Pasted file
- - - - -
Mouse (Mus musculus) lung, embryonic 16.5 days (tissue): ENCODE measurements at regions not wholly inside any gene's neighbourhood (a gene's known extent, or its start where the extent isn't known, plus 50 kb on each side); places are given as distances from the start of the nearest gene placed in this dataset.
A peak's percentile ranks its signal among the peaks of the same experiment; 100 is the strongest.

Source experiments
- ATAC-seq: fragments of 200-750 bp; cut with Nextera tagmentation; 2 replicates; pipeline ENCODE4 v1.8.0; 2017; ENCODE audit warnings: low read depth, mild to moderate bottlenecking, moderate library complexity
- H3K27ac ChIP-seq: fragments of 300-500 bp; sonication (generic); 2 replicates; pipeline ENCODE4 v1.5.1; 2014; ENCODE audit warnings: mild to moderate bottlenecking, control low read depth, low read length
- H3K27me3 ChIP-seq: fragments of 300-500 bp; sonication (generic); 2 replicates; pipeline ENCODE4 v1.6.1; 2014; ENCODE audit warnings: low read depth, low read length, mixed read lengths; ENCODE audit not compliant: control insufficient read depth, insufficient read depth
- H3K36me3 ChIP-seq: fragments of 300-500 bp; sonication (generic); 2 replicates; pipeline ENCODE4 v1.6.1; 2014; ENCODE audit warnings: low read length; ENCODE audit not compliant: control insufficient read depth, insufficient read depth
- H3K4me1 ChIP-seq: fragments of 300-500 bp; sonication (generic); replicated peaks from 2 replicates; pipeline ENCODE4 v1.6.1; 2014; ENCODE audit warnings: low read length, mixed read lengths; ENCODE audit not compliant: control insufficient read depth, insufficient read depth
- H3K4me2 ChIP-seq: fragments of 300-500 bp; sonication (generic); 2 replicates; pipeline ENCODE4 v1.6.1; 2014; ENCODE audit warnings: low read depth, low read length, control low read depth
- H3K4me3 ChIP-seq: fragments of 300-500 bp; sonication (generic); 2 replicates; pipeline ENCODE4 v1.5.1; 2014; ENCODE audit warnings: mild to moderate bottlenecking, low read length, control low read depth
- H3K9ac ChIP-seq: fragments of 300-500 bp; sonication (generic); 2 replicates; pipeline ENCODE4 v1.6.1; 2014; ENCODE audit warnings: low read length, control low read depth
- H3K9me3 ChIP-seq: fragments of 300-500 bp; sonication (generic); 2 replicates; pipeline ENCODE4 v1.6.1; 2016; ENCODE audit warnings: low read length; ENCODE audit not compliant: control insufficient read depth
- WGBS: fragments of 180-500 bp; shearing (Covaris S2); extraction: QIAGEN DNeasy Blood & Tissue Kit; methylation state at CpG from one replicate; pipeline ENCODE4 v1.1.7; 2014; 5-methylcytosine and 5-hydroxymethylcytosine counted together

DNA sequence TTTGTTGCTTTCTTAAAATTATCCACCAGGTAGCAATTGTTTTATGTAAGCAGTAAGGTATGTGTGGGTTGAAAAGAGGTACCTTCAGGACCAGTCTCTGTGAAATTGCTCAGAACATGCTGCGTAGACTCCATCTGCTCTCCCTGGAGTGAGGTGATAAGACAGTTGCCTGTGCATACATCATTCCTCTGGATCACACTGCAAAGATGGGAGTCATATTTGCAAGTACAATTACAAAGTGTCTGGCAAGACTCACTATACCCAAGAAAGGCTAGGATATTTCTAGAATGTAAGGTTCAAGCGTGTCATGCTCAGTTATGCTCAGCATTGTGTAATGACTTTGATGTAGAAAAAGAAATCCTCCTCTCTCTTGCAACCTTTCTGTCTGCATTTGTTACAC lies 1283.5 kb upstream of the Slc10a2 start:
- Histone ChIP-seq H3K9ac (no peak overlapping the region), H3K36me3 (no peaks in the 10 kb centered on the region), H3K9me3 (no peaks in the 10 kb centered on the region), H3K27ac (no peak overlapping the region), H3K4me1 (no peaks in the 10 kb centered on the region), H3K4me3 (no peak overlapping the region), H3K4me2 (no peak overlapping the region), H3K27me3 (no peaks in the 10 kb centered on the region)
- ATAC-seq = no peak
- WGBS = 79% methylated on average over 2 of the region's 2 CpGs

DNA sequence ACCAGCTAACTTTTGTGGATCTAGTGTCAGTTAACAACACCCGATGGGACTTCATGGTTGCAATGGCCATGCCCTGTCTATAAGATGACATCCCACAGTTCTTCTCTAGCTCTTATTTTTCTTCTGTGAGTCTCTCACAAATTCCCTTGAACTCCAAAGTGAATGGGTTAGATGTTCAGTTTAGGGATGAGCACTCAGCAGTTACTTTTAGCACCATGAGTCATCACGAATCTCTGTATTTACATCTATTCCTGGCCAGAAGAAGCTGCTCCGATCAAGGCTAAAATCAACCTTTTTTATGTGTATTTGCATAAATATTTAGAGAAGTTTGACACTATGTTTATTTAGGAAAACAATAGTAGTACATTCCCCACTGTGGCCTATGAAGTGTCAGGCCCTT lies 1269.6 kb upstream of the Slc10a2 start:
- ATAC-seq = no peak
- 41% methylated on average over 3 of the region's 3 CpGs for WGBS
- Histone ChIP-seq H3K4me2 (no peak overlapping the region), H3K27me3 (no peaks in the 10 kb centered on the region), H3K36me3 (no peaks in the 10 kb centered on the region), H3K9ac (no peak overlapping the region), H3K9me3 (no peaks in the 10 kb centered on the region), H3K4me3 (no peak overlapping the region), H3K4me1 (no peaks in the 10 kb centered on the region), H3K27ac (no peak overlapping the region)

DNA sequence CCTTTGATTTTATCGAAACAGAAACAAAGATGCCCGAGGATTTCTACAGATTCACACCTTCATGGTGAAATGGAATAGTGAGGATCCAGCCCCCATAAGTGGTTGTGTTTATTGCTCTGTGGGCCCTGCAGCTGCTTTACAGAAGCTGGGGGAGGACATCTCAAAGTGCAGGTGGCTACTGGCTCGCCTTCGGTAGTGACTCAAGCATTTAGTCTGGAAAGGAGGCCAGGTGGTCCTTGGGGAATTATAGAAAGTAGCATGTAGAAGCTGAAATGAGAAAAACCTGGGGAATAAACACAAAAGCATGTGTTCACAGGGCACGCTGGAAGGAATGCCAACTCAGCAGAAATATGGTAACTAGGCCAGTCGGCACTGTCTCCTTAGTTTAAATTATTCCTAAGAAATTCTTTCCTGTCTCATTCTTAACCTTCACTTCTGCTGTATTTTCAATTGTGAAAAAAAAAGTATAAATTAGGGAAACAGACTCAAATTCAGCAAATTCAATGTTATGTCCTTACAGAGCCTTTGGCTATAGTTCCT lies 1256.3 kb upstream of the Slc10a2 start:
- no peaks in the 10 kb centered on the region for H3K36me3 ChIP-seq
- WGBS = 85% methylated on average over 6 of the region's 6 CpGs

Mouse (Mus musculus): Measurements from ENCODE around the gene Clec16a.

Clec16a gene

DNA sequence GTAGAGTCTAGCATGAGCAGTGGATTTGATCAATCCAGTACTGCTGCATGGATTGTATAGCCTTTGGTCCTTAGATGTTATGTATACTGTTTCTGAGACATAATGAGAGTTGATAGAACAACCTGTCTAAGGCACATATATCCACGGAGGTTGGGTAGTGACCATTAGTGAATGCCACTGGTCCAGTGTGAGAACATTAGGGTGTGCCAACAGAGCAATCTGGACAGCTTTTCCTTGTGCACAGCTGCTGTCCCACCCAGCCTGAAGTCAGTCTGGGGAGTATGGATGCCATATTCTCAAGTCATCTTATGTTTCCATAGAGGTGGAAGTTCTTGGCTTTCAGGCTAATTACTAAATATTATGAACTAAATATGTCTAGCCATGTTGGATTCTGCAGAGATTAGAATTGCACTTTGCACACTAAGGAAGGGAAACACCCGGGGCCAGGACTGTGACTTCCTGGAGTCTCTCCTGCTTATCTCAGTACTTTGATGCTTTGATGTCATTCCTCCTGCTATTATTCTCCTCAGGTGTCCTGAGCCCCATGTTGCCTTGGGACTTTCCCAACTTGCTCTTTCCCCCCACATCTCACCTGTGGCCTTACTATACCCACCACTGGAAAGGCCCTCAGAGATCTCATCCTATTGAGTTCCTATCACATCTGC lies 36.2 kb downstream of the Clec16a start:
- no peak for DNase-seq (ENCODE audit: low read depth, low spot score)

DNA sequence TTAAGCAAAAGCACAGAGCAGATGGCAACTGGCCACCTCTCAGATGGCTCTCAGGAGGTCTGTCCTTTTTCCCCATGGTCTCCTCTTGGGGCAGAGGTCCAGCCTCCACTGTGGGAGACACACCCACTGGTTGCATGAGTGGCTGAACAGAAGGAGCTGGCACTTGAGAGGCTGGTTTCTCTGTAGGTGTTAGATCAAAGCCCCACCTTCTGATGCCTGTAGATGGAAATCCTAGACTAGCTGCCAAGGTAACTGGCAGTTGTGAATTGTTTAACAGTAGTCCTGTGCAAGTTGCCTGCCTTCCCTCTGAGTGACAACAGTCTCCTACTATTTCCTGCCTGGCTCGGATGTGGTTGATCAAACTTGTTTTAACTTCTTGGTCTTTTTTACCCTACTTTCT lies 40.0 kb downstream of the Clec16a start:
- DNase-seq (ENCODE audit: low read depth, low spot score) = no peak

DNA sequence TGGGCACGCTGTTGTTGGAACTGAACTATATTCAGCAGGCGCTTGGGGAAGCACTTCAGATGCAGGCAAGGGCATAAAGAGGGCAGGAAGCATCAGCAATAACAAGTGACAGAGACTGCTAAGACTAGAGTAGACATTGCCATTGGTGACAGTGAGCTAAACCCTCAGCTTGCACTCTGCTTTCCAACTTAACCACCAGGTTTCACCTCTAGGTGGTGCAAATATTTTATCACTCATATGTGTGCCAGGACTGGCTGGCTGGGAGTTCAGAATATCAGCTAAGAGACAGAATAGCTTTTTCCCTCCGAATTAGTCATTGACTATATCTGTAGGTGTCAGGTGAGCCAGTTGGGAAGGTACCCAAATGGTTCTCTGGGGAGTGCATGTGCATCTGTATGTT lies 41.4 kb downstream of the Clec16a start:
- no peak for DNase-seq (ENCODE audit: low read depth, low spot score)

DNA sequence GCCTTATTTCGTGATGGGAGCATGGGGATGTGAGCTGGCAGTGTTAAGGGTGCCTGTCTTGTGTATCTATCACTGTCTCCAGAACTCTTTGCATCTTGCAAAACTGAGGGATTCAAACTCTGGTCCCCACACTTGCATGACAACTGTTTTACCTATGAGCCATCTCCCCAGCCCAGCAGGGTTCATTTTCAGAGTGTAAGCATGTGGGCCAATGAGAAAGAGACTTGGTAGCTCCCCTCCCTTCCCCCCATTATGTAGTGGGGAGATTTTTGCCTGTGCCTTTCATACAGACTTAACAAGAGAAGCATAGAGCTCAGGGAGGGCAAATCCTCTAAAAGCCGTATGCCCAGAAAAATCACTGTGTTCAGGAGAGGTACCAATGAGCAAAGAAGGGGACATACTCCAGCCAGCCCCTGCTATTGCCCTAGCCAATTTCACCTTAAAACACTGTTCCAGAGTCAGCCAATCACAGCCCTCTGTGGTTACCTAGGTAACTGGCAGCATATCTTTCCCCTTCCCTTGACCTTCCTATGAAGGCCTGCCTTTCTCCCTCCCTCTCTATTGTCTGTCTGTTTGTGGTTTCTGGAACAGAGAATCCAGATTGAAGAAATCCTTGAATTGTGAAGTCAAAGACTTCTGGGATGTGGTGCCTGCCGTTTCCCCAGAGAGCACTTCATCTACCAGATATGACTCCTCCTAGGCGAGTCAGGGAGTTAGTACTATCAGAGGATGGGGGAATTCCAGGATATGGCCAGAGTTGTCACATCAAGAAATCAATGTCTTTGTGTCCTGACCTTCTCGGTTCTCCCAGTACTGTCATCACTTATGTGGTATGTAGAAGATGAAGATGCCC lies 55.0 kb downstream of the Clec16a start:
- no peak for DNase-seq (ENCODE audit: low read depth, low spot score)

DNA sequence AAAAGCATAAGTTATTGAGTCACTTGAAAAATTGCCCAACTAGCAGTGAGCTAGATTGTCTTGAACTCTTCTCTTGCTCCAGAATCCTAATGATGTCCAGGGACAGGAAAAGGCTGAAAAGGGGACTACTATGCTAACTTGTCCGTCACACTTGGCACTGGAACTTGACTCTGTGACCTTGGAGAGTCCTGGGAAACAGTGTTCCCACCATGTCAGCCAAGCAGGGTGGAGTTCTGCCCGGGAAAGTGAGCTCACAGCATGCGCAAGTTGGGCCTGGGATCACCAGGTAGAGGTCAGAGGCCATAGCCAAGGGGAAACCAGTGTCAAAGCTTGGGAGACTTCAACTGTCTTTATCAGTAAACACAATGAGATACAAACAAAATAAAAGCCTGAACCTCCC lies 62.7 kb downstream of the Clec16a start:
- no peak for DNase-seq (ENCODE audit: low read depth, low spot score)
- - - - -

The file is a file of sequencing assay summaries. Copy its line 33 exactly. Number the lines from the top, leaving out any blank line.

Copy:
DNA sequence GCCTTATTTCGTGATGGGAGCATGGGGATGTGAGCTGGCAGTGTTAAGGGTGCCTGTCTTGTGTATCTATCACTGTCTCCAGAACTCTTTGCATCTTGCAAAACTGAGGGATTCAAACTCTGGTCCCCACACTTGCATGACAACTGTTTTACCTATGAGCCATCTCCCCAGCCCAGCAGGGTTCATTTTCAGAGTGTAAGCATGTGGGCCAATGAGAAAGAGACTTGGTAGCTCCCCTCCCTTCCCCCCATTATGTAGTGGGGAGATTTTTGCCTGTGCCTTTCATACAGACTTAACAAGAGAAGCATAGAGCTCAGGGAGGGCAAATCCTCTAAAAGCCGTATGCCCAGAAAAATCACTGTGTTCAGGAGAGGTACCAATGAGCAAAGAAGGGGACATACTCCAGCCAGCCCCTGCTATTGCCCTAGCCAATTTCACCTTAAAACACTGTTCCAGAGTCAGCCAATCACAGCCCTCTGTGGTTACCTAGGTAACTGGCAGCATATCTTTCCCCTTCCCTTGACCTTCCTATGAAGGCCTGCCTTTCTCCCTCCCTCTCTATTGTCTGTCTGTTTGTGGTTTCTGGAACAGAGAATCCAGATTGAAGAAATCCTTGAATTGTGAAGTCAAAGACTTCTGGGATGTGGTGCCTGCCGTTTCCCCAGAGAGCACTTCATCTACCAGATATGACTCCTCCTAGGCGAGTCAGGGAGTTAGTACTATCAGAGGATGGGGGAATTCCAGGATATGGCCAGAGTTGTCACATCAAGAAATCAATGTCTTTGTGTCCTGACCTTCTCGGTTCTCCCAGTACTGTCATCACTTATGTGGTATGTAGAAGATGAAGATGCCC lies 55.0 kb downstream of the Clec16a start: